Rotating fans are the prevalent forced cooling method for heat generating equipment and buildings. As the concentration of atmospheric pollutants has increased, the accumulation of microscale and nanoscale particles on surfaces due to advection-diffusion has led to adverse mechanical, chemical and electrical effects that increase cooling demands and reduce the reliability of electronic equipment. Here, we uncover the mechanisms leading to enhanced deposition of particle matter (PM 2.5) on surfaces due to turbulent axial fan flows operating at Reynolds numbers, (Formula presented.) Qualitative observations of long-term particle deposition from the field were combined with in situ particle image velocimetry on a telecommunications base station, revealing the dominant role of impingement velocity and angle. Near-wall momentum transport for (Formula presented.) were explored using a quadrant analysis to uncover the contributions of turbulent events that promote particle deposition through turbulent diffusion and eddy impaction. By decomposing these events, the local transport behavior of fine particles from the bulk flow to the surface has been categorized. The transition from deposition to clean surfaces was accompanied by a decrease in shear velocity, turbulent stresses, and particle sweep motions with lower flux in the wall-normal direction. Finally, using these insights, selective filtering of coarse particles was found to promote the conditions that enhance the deposition of fine particle matter.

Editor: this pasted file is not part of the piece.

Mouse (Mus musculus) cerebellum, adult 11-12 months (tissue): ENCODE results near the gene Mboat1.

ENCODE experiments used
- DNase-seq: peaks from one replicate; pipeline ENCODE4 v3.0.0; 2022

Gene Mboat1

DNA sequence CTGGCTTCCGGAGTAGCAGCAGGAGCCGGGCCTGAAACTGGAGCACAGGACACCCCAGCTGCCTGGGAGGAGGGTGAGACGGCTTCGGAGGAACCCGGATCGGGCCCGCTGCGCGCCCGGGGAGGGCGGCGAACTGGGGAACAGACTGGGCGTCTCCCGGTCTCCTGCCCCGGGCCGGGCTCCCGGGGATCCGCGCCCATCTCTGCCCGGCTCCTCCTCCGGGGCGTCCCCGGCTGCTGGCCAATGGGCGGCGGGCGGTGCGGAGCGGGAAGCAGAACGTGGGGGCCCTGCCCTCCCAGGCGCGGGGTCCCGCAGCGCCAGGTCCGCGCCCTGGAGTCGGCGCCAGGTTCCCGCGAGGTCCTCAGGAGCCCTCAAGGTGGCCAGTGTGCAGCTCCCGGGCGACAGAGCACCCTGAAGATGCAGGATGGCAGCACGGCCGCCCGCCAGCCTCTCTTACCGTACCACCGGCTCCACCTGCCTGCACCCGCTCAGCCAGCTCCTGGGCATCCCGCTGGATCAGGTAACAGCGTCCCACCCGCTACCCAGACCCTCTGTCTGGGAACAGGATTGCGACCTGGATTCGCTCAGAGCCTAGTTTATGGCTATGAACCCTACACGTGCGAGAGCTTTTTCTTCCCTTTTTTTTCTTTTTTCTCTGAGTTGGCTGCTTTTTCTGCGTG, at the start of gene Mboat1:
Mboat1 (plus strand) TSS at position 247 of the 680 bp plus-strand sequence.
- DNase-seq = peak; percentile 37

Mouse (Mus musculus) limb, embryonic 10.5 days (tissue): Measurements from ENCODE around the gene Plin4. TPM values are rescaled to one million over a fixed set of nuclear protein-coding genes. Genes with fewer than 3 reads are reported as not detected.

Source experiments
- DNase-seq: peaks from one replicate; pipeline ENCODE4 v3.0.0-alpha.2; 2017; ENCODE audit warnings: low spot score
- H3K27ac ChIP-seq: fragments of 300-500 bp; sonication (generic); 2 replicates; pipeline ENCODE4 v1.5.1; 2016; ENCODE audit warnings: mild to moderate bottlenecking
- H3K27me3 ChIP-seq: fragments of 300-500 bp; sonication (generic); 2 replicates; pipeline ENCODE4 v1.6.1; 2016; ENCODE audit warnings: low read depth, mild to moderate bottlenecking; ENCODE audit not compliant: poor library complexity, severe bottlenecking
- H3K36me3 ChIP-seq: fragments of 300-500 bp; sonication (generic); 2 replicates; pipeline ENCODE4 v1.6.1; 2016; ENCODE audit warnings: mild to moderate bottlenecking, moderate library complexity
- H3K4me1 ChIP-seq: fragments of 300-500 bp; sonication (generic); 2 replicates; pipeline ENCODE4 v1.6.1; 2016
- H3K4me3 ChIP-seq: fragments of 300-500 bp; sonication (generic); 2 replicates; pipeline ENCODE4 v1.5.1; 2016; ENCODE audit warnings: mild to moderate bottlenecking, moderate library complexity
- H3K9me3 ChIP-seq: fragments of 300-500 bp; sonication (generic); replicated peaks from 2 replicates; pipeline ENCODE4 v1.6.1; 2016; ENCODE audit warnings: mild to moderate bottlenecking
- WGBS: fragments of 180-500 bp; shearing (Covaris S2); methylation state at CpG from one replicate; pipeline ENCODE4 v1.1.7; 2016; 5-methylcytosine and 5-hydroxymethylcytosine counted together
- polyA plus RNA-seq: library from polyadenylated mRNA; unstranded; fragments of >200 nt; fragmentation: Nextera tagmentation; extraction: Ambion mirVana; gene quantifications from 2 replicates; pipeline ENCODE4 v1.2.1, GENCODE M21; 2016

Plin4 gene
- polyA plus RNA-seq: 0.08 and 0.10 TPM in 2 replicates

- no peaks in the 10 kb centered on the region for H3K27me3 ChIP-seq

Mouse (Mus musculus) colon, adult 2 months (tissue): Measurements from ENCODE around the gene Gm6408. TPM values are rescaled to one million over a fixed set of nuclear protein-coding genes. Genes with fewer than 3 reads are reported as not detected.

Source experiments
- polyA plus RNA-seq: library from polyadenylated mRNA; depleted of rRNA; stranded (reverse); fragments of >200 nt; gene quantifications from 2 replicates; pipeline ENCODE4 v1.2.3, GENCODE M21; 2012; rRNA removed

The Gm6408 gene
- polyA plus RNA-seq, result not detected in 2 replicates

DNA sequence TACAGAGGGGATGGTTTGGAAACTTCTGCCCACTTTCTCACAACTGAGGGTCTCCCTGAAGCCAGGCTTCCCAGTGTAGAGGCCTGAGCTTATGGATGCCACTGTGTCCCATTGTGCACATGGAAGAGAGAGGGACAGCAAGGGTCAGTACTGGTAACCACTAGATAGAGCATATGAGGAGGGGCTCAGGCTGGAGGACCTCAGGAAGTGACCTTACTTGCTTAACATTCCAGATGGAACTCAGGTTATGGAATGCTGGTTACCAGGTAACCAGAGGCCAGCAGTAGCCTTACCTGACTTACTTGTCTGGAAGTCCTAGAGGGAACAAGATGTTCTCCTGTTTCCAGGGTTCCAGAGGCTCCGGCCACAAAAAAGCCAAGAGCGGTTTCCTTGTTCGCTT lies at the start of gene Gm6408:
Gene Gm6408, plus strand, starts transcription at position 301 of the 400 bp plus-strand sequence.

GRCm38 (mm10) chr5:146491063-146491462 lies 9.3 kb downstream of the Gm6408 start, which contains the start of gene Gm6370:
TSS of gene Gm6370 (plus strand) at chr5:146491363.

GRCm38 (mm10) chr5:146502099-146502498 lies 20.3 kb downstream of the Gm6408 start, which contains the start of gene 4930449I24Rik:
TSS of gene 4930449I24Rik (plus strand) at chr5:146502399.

- Environmental Chemistry
- General Materials Science